There are plenty of reasons why runners should cross-train. Doing other types of workouts helps balance out muscle usage and prevents overuse injuries. Cross-training allows you to stay fit and train through a current injury. It also fights boredom and can help up your fitness game, making you a faster, stronger runner. Need we go on?
Try these top cross-training workouts to take your running to the next level.
Done correctly, a walking session can deliver a decent cardio workout while giving your body a vacation from pounding the pavement, according to Jessica Smith, star of the new workout DVD, “Walking for Weight Loss, Wellness & Energy.”
Walking: Power Walk Hill Repeats
Walk as quickly as you can up a moderately steep hill for 30 seconds. Rest for 10 seconds at the top. Walk slowly back to start. Repeat for a total of six times. Gradually work up to 10, 90-second repetitions. Smith says swapping out two runs a month for this workout is just enough to give your body a break while still staying sharp on your feet.
Pilates is the perfect antidote for the tight muscles and poor posture that plagues a lot of runners, according to fitness pro Suzanne Bowen, because it dynamically stretches the body and strengthens the core. Bowen recommends adding one or two Pilates workouts a week to your schedule. The result: Your movement will be more fluid and you’ll be less prone to injury.
Pilates: Single Straight Leg Stretch
Lie on a mat. Lift the right leg up, keeping it as straight as possible. Grasp your calf with both hands and lift the shoulder blades off the mat by pulling on the right leg. Stay aligned as you slowly and purposefully switch legs. Exhale as you hold the leg, and inhale as you switch. Repeat 8 to 10 times. Do 1 to 3 sets. Bowen says this a terrific hamstring and glute stretch and also strengthens core muscles.
Sensei Guillermo Gomez, a 4th degree black belt and creator of the Martial Fusion method, likes martial arts training for runners because it builds total body strength, speed, agility, flexibility and stamina while remaining a knee-friendly workout. A once-a-week session in place of a run helps balance out muscle usage.
Martial Arts: Jab Cross Drill
To improve foot quickness, core strength and upper body stamina, stand with the right foot forward, elbows bent and “on guard” in front of ribs with your hands in fists. Throw a jab punch with the right arm by extending right arm out, turning palm towards the floor and then immediately draw elbow back into guard position. Next, throw a cross punch with the left arm, extending left arm forward, turning palm towards the floor, rotating left hip into punch and lifting left heel off the floor. Repeat as quickly as possible for 30 straight seconds.
Yoga not only stretches the muscles that bear the brunt of running’s repetitive stress, but it also helps improve joint stability, notes Jordan Ciambrone, a certified trainer who specializes in running and yoga. Ciambrone recommends twice weekly yoga sessions to help promote a more relaxed running style and possible injury prevention.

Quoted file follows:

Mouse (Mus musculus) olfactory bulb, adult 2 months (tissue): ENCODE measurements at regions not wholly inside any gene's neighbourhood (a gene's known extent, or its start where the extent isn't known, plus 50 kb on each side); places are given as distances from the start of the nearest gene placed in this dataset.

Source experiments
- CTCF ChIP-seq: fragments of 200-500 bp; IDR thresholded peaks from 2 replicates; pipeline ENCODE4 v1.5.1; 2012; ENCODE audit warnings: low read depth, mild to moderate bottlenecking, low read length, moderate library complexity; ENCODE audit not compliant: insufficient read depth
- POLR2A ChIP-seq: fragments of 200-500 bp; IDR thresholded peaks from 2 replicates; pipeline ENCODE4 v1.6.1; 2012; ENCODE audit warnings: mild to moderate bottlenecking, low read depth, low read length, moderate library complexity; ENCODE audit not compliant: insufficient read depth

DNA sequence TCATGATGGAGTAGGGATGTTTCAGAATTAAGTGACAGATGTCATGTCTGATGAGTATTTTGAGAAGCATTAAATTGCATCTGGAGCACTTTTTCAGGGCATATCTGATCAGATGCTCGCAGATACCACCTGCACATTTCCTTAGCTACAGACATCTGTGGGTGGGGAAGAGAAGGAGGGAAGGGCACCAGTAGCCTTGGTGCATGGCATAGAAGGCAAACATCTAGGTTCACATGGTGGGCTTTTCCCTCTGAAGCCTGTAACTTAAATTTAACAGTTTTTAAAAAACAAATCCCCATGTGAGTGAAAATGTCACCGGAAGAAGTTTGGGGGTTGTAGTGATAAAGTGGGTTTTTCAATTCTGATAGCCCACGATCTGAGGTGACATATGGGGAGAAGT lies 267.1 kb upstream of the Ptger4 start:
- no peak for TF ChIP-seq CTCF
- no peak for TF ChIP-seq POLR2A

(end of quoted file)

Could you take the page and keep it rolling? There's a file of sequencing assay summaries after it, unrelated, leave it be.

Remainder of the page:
Yoga: Standing Bow Pose
Stand balanced on your right leg. Grasp the left leg as close to the foot or ankle as flexibility allows. Keeping your posture aligned, lean forward and pull the left leg up and back, as much as flexibility allows. Extend the right arm out for counterbalance and to lengthen the stretch. Hold pose for 30 seconds. Repeat with both legs 3 to 5 times. Ciambrone loves this stretch because it hits the thighs and hip flexors—the most notoriously tight muscle groups among runners.
When all you do is run, you create an imbalance between the front and back of the thighs. Tom Holland, certified strength coach and author of “The Marathon Method,” says that cycling is a phenomenal complimentary activity for runners because it is an impact-free way to balance out thigh muscle usage. Trading in a run for one or two cycling workouts a month should help you remain injury free.
Cycling: Interval Repeats
To warm up, cycle at an easy cadence on a light gear/resistance for 5 to 10 minutes. Next, set the bike to moderate resistance/gear and spin as fast and as hard as you can for one minute, followed by a one-minute recovery on a light resistance. Repeat 10 times. Cool down as you warmed up. Note: You can do this on an indoor studio cycle, too. Holland says this workout is a great way to train your body for sprints up hills and into the finish line.
Plyometrics are explosive, bounding moves that build strength, speed and reaction time. If you’re looking for a personal best in your next 5K, adding in 5 to 10 minutes worth of plyos to your regular weight training routine 1 to 3 times a week are a must, notes Lisa Kinder, star of the “10 Minute Solution: High Intensity Interval Training” DVD.
Plyometrics: Switch Jump Lunges
Stand with your feet straddled about a stride-length apart, right leg in front, left heel up off the floor. Bend your knees until the left knee nearly touches floor and right thigh is parallel to floor. Jump upward and switch leg positions in midair. Land softly and bend knees to absorb impact. Move into the next repetition as quickly as you can, but rest if you need to in order to maintain good form. Do 1 to 3 sets of 8 to 15 repetitions. “Don’t force the repetitions if you start to get too tired or your form falters,” says Kinder. “It’s better to perform 10 strong, correct repetitions than 15 sloppy ones..” She also points out that this move is a full-body workout that can also help lengthen your running stride.
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